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8 trends to track in 2013

Christine Day, CEO of Lululemon, said something recently in conversation that has echoed with me for days. When asked how she keeps up with trends and ensures that her company is on the leading edge, she responded, “I scan the environment reading magazines across many industries. I listen for what is next, not evidence of what has happened.”

How many gurus of trends and forecasting actually spout evidence, albeit applied to the future, of what has happened? And how many truly listen, often beyond their industry, for what is actually apt to be coming next? My guess is few.

In marketing, it is our job to know what is trending, and to be alert enough to utilize that knowledge to our client’s advantage.

Here is a mash up from the BCAMA 2013 ad agency panel, of observations gained from four presenters: Lance Saunders, VP Managing Director DDB Canada, Ute Preusse Director Strategic Planning, Cossette, Lance Neale, President, Station X, Alvin Wasserman, President, Wasserman + Partners Advertising.

1. Marketing is liquid. Strategy, creativity and execution are no longer written in stone. Good marketing is now interactive and utilizes multiple media. That also means that traditional silos within agencies need to be liquid. Good ideas can come from anywhere.

2. Brands need more full-frontal nudity. Some brands have lost trust because they are NOT having conversations with their customers, or are either continuing a traditional one-way push of their message, or worse, are pretending to engage while spouting corporate-speak. The McDonalds “Our food, your questions” campaign that encouraged customers to ask questions about food, nutrition, and photography used in advertising was cited as a good example of having an authentic conversation. http://strategyonline.ca/2012/12/07/bravest-campaign-of-the-year-mcdonalds/ Bottom line: be transparent.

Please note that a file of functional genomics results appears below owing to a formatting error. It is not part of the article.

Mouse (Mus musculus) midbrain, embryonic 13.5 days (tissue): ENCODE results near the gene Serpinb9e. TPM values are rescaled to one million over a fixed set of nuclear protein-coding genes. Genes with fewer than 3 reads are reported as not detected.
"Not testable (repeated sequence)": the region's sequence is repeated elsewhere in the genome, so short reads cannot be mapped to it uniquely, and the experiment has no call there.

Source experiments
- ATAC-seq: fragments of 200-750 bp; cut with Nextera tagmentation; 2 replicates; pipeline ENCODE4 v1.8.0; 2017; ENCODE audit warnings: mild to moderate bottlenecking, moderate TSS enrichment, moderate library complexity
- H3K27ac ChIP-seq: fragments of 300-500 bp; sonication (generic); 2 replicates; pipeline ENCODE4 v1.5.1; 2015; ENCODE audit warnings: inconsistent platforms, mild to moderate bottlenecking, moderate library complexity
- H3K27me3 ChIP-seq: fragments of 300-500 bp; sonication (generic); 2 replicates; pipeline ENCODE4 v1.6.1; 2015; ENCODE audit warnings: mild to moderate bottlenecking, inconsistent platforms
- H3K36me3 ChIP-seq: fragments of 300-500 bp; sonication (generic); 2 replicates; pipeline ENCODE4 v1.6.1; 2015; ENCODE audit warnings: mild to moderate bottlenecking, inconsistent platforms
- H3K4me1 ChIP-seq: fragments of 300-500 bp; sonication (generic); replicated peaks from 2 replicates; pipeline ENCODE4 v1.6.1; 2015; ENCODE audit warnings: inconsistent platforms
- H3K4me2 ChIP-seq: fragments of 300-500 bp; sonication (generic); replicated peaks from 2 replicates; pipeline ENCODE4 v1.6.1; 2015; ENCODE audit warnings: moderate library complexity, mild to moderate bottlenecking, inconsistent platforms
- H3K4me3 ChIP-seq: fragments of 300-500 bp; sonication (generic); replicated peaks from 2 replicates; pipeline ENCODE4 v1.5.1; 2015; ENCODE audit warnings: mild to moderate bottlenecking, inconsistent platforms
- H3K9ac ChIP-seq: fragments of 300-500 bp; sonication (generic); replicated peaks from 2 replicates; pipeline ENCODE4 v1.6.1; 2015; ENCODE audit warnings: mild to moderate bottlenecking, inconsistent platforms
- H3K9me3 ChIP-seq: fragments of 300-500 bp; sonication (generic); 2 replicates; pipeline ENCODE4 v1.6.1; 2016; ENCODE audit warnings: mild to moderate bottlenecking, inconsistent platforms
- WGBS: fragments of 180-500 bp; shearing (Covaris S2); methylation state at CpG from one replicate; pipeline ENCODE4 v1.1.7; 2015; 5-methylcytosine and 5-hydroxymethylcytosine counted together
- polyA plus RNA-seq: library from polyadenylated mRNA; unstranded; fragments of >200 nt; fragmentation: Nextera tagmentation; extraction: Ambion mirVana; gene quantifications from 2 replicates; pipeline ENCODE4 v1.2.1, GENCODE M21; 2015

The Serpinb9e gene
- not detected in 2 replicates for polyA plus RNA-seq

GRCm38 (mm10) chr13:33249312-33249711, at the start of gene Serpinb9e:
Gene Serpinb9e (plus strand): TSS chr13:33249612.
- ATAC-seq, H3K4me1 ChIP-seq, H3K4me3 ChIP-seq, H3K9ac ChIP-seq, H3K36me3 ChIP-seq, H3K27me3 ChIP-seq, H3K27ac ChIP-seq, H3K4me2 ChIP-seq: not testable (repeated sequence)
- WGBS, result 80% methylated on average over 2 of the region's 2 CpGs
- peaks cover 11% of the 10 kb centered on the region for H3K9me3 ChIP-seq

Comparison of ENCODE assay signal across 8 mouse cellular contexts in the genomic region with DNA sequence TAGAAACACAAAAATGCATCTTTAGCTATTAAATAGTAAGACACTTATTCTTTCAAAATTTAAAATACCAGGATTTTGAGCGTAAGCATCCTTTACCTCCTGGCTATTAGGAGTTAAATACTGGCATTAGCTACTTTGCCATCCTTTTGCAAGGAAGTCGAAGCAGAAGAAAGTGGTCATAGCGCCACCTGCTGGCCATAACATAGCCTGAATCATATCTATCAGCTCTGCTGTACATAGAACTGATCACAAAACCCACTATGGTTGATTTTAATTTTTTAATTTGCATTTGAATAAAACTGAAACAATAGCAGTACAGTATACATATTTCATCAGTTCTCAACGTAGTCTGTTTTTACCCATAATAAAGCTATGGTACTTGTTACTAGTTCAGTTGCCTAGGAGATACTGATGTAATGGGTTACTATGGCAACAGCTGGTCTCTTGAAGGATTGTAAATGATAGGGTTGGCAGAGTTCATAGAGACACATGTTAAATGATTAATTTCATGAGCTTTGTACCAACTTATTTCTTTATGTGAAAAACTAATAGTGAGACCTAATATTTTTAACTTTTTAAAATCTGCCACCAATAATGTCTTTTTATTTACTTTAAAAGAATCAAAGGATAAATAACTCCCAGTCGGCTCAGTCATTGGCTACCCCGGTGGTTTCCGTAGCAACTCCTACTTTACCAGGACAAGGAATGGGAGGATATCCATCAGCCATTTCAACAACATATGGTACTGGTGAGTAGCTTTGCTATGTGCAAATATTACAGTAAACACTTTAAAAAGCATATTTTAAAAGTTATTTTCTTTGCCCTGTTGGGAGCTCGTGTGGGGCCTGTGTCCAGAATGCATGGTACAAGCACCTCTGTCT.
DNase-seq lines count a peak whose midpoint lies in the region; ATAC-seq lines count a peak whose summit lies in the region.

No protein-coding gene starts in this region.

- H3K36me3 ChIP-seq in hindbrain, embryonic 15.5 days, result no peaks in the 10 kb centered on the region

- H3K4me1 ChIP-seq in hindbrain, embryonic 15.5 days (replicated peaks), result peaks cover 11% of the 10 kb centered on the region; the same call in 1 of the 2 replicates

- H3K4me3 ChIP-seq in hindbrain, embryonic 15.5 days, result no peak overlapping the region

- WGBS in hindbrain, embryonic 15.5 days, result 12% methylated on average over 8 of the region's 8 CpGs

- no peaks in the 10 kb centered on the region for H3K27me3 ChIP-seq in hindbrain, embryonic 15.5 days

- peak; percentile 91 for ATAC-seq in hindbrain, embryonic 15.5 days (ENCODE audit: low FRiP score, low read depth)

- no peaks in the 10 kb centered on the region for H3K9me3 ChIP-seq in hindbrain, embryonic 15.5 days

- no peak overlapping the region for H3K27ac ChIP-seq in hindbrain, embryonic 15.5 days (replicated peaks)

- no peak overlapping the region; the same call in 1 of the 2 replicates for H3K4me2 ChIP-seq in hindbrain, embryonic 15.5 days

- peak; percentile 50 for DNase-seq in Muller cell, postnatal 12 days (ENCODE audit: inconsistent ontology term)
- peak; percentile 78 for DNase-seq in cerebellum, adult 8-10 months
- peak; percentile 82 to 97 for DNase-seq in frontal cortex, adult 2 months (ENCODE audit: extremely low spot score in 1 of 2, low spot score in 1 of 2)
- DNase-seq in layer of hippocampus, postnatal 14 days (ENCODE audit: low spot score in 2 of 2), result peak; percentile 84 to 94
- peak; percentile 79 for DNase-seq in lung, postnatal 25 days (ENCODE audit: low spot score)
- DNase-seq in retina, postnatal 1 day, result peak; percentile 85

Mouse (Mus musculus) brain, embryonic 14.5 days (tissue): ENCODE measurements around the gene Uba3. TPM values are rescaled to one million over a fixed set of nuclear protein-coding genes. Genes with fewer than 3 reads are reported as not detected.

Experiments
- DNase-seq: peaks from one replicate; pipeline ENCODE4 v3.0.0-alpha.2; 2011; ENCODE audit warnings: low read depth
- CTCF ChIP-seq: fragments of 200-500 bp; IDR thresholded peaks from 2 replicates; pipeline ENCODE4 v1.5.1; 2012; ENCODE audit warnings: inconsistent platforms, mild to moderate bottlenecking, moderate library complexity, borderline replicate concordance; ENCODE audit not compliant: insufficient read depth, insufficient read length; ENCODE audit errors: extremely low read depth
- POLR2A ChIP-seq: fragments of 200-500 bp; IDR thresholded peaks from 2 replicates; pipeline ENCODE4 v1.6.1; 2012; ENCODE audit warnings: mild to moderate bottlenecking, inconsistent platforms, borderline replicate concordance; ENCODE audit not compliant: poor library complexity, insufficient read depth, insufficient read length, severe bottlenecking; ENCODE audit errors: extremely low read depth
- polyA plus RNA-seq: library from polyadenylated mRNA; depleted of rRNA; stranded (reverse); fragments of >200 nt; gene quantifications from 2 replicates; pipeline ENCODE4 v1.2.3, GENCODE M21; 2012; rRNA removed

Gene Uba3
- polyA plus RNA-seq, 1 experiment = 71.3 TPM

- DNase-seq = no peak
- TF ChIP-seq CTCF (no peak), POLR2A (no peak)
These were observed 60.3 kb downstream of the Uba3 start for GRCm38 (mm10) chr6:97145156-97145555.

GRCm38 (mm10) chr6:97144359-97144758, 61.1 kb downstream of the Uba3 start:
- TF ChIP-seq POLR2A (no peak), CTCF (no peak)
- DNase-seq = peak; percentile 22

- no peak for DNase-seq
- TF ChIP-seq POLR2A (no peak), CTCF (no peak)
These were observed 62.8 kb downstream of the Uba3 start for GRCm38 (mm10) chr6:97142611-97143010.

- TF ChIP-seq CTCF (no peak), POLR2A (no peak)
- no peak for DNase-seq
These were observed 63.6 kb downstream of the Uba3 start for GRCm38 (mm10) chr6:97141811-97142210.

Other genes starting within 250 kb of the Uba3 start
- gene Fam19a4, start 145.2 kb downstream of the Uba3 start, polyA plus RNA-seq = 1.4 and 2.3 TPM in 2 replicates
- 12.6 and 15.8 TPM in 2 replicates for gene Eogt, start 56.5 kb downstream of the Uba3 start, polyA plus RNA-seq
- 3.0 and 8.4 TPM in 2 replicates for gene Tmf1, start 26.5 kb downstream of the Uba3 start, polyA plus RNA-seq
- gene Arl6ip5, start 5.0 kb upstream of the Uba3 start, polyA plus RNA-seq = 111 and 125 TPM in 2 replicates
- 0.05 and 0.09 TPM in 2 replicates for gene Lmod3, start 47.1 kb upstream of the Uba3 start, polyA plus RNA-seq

3. Big data as a force of good, not evil. Today companies have incredibly rich profiles of customers gained through online interaction and purchases. Using that data respectfully is key. Target got into trouble last year when their data tracking allowed them to profile customers purchases, to the point where they could actually predict if a customer was pregnant – thereby allowing them to engage on a personal level with offers appealing to an expectant mother. Trouble was, they sent a card to a teen girls home, and her father intercepted questioning why it had been sent. Turns out Target know something Dad didn’t. Ouch. That’s just too personal. http://video.foxnews.com/v/1470704607001/target-knew-teen-was-pregnant-before-her-dad/ Google on the other hand were able to track flu outbreaks globally more accurately than the World Health Organization, simply by aggregating flu symptom search data by region. That’s data being used for a force of good. http://technorati.com/technology/article/google-and-flu-tracking/

4. Everything has changed, and nothing has changed. While technology has enabled so many things we could have only dreamed about decades ago, our fundamental values as humans have not changed. We still want to connect, share, and tell stories. We need to understand technology from the perspective of the NEED it fulfills.